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Subject: First player advantage? rss

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Randy D

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Does the player who goes first have a discernable advantage over other players?

If so, has it been tested to give the other players an advantage equal to their starting position such that the start player advantage is nullified? For example, everyone starts with 3 gold, but player2 starts with an extra +1 gold (4 gold total), player3 an extra +2 gold (5 gold total), player4 an extra +3 gold (6 gold total). If extra gold is deemed too powerful, then another benefit idea would be to give 1 extra secret claim card from which to select or maybe 1 extra Tycoon card, etc.
 
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Mike n Phyllis Snedeker
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Our group only has 5 games in so far, but haven't seen a tilt of wins to 1st player to need a "fix"...
 
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Robert Couch
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I worked hard during the development to eliminate any first player advantages that might pop up. There's already a lot to lay out when you're preparing to play the game. I didn't want to have to add another layer of separate player setups on top of that.
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Randy D

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Robert, thanks for the response. It looks like this is something that you had put a lot of thought into and that is good to hear. It is also good to see how much effort you put into keeping the game simple at its core -- it is so easy for a game to quickly become bogged down with so many rules and extra little details to remember that the primary experience of the game becomes lost and muddled. Saloon Tycoon definitely has enough strategic decisions to make that minimizing all those extra little rules & details was a good call.
 
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Paul Smith
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We felt that the outlaws counteract any "first player advantage". People tend to hold back from expanding too fast because they end up with all the outlaws if they do :-)
 
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Harvey Cohen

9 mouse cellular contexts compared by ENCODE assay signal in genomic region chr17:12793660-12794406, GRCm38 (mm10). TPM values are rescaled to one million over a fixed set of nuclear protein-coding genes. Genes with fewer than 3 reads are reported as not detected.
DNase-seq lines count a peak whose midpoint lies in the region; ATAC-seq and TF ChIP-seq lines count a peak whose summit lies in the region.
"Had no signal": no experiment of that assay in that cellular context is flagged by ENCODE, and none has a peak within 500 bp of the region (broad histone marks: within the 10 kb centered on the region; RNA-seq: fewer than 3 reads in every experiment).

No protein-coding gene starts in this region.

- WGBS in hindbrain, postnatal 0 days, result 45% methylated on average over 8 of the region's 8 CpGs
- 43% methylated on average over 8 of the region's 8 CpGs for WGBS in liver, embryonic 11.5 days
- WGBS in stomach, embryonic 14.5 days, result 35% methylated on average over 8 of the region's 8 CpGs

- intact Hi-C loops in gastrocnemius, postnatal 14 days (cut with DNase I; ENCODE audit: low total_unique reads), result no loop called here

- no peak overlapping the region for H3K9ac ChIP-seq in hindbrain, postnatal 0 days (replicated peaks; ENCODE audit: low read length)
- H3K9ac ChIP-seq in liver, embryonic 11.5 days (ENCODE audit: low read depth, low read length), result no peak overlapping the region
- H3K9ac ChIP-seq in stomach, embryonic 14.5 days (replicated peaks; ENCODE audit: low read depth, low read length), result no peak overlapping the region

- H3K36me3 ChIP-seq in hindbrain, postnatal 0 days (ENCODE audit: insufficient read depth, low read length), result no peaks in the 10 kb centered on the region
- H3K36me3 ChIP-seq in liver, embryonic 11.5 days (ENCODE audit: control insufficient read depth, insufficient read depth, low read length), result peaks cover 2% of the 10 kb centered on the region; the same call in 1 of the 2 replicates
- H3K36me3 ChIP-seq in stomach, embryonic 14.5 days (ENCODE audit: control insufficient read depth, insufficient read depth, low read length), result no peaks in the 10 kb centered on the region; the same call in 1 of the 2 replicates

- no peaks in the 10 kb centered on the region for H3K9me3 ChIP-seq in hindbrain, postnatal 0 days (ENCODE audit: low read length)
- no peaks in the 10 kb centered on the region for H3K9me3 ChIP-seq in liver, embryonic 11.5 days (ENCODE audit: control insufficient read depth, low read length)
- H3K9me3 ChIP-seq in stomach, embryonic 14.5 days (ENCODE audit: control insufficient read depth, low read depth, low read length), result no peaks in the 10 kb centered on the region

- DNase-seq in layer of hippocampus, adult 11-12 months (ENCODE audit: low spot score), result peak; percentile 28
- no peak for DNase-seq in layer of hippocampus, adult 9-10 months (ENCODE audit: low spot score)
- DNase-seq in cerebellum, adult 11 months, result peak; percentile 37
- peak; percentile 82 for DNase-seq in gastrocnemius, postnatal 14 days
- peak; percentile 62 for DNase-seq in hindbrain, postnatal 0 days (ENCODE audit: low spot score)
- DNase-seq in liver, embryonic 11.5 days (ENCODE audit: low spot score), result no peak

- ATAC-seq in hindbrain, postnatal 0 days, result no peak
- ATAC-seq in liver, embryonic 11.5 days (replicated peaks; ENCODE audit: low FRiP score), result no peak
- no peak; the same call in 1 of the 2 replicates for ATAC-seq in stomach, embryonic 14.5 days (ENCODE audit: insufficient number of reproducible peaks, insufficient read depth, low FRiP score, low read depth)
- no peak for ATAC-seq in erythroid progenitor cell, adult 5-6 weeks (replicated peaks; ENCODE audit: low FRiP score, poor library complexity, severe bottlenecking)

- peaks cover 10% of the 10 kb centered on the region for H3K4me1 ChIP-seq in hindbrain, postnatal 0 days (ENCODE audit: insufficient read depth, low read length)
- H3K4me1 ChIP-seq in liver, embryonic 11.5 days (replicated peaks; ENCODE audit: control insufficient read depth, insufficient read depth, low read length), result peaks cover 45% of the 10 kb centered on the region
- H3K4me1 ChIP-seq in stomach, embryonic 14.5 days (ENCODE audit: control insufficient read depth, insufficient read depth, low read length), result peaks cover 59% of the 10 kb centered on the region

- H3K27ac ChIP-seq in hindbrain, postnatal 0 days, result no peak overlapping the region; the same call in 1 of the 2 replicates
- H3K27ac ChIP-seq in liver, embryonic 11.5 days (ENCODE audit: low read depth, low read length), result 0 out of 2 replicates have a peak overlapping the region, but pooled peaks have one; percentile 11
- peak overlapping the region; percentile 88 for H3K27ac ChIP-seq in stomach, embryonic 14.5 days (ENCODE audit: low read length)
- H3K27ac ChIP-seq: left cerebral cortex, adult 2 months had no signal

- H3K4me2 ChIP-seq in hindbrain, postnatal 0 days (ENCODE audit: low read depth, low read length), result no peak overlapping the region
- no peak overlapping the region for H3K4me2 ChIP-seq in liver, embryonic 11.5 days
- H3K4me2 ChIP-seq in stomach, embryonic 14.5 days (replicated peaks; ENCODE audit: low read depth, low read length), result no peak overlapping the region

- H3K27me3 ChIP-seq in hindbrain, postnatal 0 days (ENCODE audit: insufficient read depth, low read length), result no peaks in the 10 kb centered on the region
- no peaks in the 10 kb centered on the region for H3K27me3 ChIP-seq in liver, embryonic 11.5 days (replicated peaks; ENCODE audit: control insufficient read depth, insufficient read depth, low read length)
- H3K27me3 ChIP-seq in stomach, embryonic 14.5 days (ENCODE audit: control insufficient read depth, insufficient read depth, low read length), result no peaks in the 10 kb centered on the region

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RobertCouch wrote:
I worked hard during the development to eliminate any first player advantages that might pop up. There's already a lot to lay out when you're preparing to play the game. I didn't want to have to add another layer of separate player setups on top of that.


Having played the game twice I feel there is a huge disadvantage to the last player since is it very likely the last player will get fewer turns than the others. Plus the other players going ahead of the last player get a leg up on the public goals. For instance, one goal was the first to place two pharmacies. As last player, this goal was unobtainable after one of the players ahead of me bought a pharmacy so I could never buy two before he bought another one.

I avoid games that have no designed options to make up for inherit advantages or disadvantages for player order.

No reason to play a game and start behind the eight ball.
 
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A.J. Porfirio
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cohenhs wrote:
RobertCouch wrote:
I worked hard during the development to eliminate any first player advantages that might pop up. There's already a lot to lay out when you're preparing to play the game. I didn't want to have to add another layer of separate player setups on top of that.


Having played the game twice I feel there is a huge disadvantage to the last player since is it very likely the last player will get fewer turns than the others. Plus the other players going ahead of the last player get a leg up on the public goals. For instance, one goal was the first to place two pharmacies. As last player, this goal was unobtainable after one of the players ahead of me bought a pharmacy so I could never buy two before he bought another one.

I avoid games that have no designed options to make up for inherit advantages or disadvantages for player order.

No reason to play a game and start behind the eight ball.


Hey thanks for playing Saloon Tycoon. We appreciate you giving it a shot.

No offense, but 2 plays is nothing short of anecdotal. I'm not even saying you are wrong as I don't have empirical evidence that 1p doesn't have an advantage, but if he does it is minor (not "huge" as you put it) and I am hard pressed to believe that it is significant enough to worry over having developed the game and played it a lot more than 2 times.

You fail to mention things like the secret objectives, the outlaws, and the tycoon deck that tend to level the playing field over the course of play, but if you really think your losses are entirely due to the order of play and your decisions don't matter from the very first turn, well yeah I can understand you not wanting to play again. However as someone who has played many times more and developed the game, I have to say I disagree wholeheartedly with that assertion.

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Harvey Cohen
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vanrydergames wrote:
cohenhs wrote:
RobertCouch wrote:
I worked hard during the development to eliminate any first player advantages that might pop up. There's already a lot to lay out when you're preparing to play the game. I didn't want to have to add another layer of separate player setups on top of that.


Having played the game twice I feel there is a huge disadvantage to the last player since is it very likely the last player will get fewer turns than the others. Plus the other players going ahead of the last player get a leg up on the public goals. For instance, one goal was the first to place two pharmacies. As last player, this goal was unobtainable after one of the players ahead of me bought a pharmacy so I could never buy two before he bought another one.